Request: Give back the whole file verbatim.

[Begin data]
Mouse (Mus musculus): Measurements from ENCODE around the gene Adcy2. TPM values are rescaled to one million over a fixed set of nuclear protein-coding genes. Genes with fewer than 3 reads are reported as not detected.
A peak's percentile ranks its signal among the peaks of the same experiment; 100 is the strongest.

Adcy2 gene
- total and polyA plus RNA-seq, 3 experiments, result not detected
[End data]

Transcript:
Mouse (Mus musculus): Measurements from ENCODE around the gene Adcy2. TPM values are rescaled to one million over a fixed set of nuclear protein-coding genes. Genes with fewer than 3 reads are reported as not detected.
A peak's percentile ranks its signal among the peaks of the same experiment; 100 is the strongest.

Adcy2 gene
- total and polyA plus RNA-seq, 3 experiments, result not detected